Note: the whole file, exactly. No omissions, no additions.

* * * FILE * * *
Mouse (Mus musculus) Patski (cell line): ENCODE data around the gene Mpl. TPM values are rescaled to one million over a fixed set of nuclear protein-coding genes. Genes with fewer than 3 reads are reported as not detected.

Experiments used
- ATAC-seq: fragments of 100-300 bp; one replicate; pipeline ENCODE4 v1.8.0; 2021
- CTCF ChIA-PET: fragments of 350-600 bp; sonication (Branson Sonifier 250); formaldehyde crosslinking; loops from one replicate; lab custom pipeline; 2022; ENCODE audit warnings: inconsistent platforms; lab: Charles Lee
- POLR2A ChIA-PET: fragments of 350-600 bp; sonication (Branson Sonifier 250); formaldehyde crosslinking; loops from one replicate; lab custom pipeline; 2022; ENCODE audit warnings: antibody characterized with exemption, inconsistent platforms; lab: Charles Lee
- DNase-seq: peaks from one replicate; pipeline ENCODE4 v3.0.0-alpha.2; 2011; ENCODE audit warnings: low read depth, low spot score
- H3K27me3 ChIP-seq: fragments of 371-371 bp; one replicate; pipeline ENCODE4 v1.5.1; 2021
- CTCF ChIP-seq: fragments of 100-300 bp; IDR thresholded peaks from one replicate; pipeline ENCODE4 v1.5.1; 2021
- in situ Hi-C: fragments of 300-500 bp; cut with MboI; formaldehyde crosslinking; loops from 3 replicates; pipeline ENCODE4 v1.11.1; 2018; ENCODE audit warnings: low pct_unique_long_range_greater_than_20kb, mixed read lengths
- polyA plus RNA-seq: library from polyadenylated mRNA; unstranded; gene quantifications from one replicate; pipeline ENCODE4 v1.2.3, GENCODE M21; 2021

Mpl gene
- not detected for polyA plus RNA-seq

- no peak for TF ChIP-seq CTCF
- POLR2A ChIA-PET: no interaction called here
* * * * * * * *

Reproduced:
Mouse (Mus musculus) Patski (cell line): ENCODE data around the gene Mpl. TPM values are rescaled to one million over a fixed set of nuclear protein-coding genes. Genes with fewer than 3 reads are reported as not detected.

Experiments used
- ATAC-seq: fragments of 100-300 bp; one replicate; pipeline ENCODE4 v1.8.0; 2021
- CTCF ChIA-PET: fragments of 350-600 bp; sonication (Branson Sonifier 250); formaldehyde crosslinking; loops from one replicate; lab custom pipeline; 2022; ENCODE audit warnings: inconsistent platforms; lab: Charles Lee
- POLR2A ChIA-PET: fragments of 350-600 bp; sonication (Branson Sonifier 250); formaldehyde crosslinking; loops from one replicate; lab custom pipeline; 2022; ENCODE audit warnings: antibody characterized with exemption, inconsistent platforms; lab: Charles Lee
- DNase-seq: peaks from one replicate; pipeline ENCODE4 v3.0.0-alpha.2; 2011; ENCODE audit warnings: low read depth, low spot score
- H3K27me3 ChIP-seq: fragments of 371-371 bp; one replicate; pipeline ENCODE4 v1.5.1; 2021
- CTCF ChIP-seq: fragments of 100-300 bp; IDR thresholded peaks from one replicate; pipeline ENCODE4 v1.5.1; 2021
- in situ Hi-C: fragments of 300-500 bp; cut with MboI; formaldehyde crosslinking; loops from 3 replicates; pipeline ENCODE4 v1.11.1; 2018; ENCODE audit warnings: low pct_unique_long_range_greater_than_20kb, mixed read lengths
- polyA plus RNA-seq: library from polyadenylated mRNA; unstranded; gene quantifications from one replicate; pipeline ENCODE4 v1.2.3, GENCODE M21; 2021

Mpl gene
- not detected for polyA plus RNA-seq

- no peak for TF ChIP-seq CTCF
- POLR2A ChIA-PET: no interaction called here